Thursday, July 17, 2008

Han Solo Has the Force

This is my thesis, which at least apparently contradicts what we are given about his character in the released films, but actually seems to confirm some facts and resolve some contradictions therein. Han Solo has the Force.

Let me clarify what I mean. I mean that Han Solo is sufficiently strong in the force that he can perform acts that would otherwise be impossible; that, in Obi-Wan's formulation, he is partially guided by it in his actions but that it also responds to his commands. If Han Solo were younger and had been trained to use the Force, he could have been a powerful Jedi; instead, he simply becomes the last of the Jedis' most important ally.

1) Han Solo does things that are otherwise impossible.

Luke and Vader (especially young Anakin) are remarkable, inventive pilots, as is Lando, but Han blows them all away. In one scene after another in Empire, Han is able to perform feats that Artoo or Threepio say are mathematically near-impossible. He does this in a ship that has a remarkable warp-speed computer but which appears singularly unsuited for close-quarters maneuveurs. Finally, he gets the drop on Vader in Episode IV, and while Vader may have been distracted by his sensations re: Luke, this is still evidence that we are dealing with a very special pilot.

2) Han Solo can communicate with his mind.

Seriously, how are we supposed to otherwise believe that Han can talk with Chewbacca, Greedo, Jabba, and every other alien he meets? Jabba needs an interpreter (Threepio) to talk to Luke, the Princess, etc.; but Solo can talk English to him and Jabba can talk Hutt back? Han's communication abilities fall well outside any "he was raised by Wookies" ad hoc hypotheses. Note that Leia, too, possesses amazing communication abilities, able to impersonate a bounty hunter and communicate nonverbally with Ewoks, along with her ability to telepathically connect with Luke. But Leia's also got the Force, son.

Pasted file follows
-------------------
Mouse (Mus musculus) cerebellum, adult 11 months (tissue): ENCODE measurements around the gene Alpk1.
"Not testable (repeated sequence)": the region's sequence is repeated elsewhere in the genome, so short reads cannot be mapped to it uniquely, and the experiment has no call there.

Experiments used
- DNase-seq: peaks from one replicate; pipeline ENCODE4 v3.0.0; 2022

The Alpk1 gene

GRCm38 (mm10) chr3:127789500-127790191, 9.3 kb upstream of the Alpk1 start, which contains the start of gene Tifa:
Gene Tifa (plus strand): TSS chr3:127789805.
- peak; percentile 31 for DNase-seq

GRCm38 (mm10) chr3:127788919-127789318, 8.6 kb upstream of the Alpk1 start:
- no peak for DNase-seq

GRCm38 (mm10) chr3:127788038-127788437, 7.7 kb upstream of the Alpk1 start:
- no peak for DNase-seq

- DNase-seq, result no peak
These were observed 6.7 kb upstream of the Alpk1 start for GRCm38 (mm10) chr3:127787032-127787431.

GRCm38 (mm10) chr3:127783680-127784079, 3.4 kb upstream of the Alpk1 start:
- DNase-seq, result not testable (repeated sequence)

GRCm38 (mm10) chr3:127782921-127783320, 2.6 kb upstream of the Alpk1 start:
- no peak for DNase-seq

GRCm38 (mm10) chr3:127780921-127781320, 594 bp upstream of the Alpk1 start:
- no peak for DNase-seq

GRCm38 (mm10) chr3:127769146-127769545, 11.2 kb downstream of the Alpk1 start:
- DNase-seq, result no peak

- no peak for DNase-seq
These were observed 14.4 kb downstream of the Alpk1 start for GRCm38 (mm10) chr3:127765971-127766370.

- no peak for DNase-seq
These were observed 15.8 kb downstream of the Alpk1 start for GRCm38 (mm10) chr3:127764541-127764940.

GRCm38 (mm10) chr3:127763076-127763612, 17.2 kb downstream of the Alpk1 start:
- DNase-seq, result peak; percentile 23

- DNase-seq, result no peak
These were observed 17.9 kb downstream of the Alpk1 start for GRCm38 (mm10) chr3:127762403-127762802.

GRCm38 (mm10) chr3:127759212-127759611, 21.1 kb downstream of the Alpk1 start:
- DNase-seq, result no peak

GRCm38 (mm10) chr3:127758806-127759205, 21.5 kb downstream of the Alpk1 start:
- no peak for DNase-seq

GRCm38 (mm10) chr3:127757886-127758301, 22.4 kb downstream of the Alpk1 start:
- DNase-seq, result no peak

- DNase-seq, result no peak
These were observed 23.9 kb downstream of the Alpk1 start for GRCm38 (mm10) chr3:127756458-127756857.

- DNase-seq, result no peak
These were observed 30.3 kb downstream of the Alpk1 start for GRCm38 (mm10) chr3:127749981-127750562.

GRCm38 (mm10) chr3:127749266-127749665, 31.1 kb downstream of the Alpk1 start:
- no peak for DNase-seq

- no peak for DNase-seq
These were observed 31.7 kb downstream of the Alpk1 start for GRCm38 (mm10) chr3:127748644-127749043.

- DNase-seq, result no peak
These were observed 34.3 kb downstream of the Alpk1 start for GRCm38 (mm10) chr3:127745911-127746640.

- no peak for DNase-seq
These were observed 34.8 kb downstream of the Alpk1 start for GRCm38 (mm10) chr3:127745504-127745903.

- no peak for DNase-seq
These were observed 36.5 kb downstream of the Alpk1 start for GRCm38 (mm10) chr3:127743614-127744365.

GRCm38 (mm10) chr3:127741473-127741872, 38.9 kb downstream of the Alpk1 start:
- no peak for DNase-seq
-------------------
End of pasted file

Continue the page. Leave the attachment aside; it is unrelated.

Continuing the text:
This also suggests that different people strong in the force have different strengths and weaknesss. The Princess is a fair shot in combat, but her strength is in mental communication and resistance to the same. Luke is a great physical fighter, Yoda a manipulator of the universe, Obi-Wan skulks and sneaks around, Palpatine experiments with life, dominates underlings, and deals in pain. Vader can do almost everything, but even he is best known for his piloting ability and his gift for crushing windpipes. Solo can fly, dodge, shoot, and talk to the Universe.

3) Han Solo denies believing in the force, but his denials sound like confirmations.

Han says (I'm paraphrasing) "I've gone from one end of the galaxy to the other, and I've seen a lot of strange stuff, but I've never seen anything to make me believe that there's some all-powerful force controlling everything. There's no force controlling my destiny, that's for sure." At this, Obi-Wan laughs to himself. But the way Han poses the question is one of control. Han doesn't feel bound or controlled by the force, because he can use it, albeit unconsciously. Han doesn't believe in odds; he thinks he's been lucky, but as Obi-Wan says, "In my experience, there's no such thing as luck."

Likewise, there's no way Obi-Wan gets on just any ship willing to take him and Luke to Alderaan. He's played dumb before, but he knows exactly who Han and Chewie are and what the Millenium Falcon is. If he's going to save the Princess from Vader and make it to Alderaan with the stolen Death Star plans and Vader's son in tow, he's going to need a pilot who's strong in the force. And he may have found the strongest.

4) Han Solo has no parents.